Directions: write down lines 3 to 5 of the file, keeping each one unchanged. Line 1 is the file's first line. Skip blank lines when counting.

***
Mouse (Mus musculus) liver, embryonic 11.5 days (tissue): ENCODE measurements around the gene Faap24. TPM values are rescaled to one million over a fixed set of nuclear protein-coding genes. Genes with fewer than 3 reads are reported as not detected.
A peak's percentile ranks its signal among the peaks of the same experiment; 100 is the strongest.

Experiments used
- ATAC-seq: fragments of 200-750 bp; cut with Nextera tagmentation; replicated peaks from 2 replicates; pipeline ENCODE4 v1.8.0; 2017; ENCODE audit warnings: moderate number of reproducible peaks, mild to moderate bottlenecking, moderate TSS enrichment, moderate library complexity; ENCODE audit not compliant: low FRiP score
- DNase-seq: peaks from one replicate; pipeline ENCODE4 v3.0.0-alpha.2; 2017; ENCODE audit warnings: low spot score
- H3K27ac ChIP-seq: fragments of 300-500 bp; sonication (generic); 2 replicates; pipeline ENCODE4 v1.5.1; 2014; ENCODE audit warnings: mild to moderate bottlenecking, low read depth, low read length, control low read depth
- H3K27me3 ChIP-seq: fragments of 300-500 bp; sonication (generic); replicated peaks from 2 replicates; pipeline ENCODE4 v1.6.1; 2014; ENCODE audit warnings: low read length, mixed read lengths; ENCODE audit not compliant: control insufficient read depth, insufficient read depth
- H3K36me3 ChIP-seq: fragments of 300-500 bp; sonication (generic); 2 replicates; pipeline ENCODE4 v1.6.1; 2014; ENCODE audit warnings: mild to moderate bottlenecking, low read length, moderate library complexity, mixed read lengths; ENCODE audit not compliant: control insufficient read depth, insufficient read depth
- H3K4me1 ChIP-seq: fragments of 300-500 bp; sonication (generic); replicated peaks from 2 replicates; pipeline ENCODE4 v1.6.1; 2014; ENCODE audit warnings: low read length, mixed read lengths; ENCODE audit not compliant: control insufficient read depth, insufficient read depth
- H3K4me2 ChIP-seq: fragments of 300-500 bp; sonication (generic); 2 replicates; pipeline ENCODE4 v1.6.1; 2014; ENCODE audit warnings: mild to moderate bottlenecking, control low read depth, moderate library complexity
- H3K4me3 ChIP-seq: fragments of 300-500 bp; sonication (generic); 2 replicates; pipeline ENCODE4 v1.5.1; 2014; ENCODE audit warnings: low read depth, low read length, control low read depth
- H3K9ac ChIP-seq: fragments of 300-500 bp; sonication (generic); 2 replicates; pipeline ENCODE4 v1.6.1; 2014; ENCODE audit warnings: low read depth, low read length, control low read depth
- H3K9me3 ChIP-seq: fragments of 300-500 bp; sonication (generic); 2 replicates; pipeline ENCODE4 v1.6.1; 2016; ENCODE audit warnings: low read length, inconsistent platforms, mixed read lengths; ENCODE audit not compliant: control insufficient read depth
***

Experiments used
- ATAC-seq: fragments of 200-750 bp; cut with Nextera tagmentation; replicated peaks from 2 replicates; pipeline ENCODE4 v1.8.0; 2017; ENCODE audit warnings: moderate number of reproducible peaks, mild to moderate bottlenecking, moderate TSS enrichment, moderate library complexity; ENCODE audit not compliant: low FRiP score
- DNase-seq: peaks from one replicate; pipeline ENCODE4 v3.0.0-alpha.2; 2017; ENCODE audit warnings: low spot score